The yield on the 10-year Treasury note fell to 0.75% from 0.78% late Monday. While that’s still very low, the yield has been generally climbing since dropping close to 0.50% in early August.

Stimulus relief for Americans was the first piece of business Trump tweeted about from inside Walter Reed over the weekend. The message from the president underscored the political importance of reaching a bipartisan deal and delivering new direct payments.

“Our great USA wants and needs stimulus,” tweeted Trump. “Work together and get it done.”

That’s exactly what Pelosi and Mnuchin have tried to do over the last week. The pair has had regular meetings lasting more than an hour. The speaker told CBS’ Face the Nation Sunday that she and Mnuchin were “making progress.”

In addition to settling on a financial figure for the package, the GOP and Democratic leadership struggled to settle on the language of the legislation. In particular, Senate Majority Leader Mitch McConnell’s insistence on a liability shield for businesses fearing COVID-related lawsuits after they reopen their doors.

What was never at issue was stimulus checks. Both Pelosi and Mnuchin said direct payments would be part of any approved package.

Talks between Mnuchin and Pelosi had been closely held. As of Tuesday, the two sides remained roughly $600 million apart.

As negotiations dragged out without coming to terms, Pelosi pushed a $2.2 trillion COVID-19 relief bill through the House last week.

A $1.6 trillion White House plan gave ground with a $250 billion proposal on funding for state and local governments. Mnuchin’s offer of a $400 per week jobless benefit put him in the same ballpark as Democrats backing a $600 benefit.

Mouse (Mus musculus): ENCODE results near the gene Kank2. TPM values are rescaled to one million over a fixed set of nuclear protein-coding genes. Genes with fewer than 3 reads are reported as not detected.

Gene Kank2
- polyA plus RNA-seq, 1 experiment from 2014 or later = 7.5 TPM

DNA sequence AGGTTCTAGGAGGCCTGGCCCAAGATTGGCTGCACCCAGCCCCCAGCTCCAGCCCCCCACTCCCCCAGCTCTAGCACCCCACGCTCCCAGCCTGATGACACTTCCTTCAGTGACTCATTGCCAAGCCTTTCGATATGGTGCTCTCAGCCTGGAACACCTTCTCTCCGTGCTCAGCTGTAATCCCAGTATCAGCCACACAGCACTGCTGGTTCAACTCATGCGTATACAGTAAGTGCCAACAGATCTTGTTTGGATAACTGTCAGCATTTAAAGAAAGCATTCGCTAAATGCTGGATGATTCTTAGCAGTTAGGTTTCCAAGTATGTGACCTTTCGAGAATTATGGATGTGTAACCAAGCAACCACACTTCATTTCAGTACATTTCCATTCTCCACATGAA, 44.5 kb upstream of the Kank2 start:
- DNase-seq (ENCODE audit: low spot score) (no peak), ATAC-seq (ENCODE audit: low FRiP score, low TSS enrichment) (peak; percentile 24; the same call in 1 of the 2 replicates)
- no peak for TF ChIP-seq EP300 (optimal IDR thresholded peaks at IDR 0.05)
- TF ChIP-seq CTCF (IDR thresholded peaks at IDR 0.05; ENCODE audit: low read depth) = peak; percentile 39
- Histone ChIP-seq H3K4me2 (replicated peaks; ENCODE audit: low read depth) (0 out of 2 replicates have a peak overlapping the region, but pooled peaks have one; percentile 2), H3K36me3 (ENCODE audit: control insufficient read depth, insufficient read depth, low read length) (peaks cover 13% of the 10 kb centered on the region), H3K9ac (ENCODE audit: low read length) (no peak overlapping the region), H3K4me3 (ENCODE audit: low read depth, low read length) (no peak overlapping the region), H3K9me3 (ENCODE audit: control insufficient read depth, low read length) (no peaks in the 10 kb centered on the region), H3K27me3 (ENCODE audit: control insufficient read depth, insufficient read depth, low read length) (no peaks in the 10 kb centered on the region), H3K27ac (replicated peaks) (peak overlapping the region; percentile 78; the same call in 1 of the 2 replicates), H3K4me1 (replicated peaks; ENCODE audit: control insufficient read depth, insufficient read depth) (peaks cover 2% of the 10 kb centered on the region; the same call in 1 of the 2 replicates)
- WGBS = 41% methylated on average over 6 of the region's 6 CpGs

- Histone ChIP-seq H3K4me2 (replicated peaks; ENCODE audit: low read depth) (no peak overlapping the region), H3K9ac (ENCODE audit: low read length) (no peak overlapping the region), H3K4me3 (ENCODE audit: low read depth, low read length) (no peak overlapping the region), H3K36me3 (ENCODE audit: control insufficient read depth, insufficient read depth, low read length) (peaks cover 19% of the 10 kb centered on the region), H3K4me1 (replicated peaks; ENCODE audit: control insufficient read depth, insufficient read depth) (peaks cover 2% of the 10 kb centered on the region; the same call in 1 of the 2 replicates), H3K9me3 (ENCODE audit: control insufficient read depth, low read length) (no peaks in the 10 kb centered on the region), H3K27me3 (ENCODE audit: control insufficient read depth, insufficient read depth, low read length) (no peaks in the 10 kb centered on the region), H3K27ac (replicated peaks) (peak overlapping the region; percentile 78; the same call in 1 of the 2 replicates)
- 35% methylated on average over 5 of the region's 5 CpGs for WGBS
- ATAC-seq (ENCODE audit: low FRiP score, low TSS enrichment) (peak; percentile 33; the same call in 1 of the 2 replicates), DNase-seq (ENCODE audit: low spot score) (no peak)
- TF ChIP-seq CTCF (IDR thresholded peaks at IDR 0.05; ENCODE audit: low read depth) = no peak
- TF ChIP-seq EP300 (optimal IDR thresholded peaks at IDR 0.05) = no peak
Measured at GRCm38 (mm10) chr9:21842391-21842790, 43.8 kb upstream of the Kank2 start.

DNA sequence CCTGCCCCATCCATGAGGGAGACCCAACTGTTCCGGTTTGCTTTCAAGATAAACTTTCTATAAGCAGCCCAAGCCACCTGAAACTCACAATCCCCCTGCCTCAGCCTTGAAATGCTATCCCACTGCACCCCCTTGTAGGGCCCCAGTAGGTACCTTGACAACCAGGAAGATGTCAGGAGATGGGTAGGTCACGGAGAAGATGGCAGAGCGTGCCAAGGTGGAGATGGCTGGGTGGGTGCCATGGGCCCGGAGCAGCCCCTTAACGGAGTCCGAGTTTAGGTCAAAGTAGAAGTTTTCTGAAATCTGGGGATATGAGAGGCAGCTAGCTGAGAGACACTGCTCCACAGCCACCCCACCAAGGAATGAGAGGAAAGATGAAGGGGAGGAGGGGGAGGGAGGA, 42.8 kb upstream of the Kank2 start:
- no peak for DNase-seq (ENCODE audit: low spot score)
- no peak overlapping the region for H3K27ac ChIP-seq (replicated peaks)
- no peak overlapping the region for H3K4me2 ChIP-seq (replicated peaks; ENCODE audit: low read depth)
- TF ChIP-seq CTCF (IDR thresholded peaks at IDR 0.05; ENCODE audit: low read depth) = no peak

The GOP price tag of $1.6 trillion or more was feared to drive many Republicans away, however, even as it failed to satisfy Pelosi.

Pelosi’s move to pass her larger relief measure in the House was largely symbolic and put lawmakers no closer to actually delivering aid such as more generous weekly unemployment payments, extended help for small businesses and especially troubled economic sectors such as restaurants and airlines, and another round of $1,200 direct payments to most Americans.

The vote was advertised as a way to demonstrate Democrats were making a good faith offer on coronavirus relief, but 18 Democrats abandoned the party and sentiment remains among more moderate Democrats to make more concessions and guarantee an agreement before Election Day.

Republicans controlling the Senate remained divided.

Pelosi was hopeful Trump’s coronavirus diagnosis could help move negotiations forward.

“This kind of changes the dynamic because here,” Pelosi said in an interview Friday with MSNBC. “They see the reality of what we have been saying all along along. This is a vicious virus.”

McConnell expressed support for the talks and another bill but wasn’t leaning into the effort. Some of his members appear worried that the deadlock was harming their reelection bids.

“I’d like to see another rescue package. We’ve been trying for months to get there,” McConnell told reporters last week. “I wish them well.”

The Associated Press contributed to this report.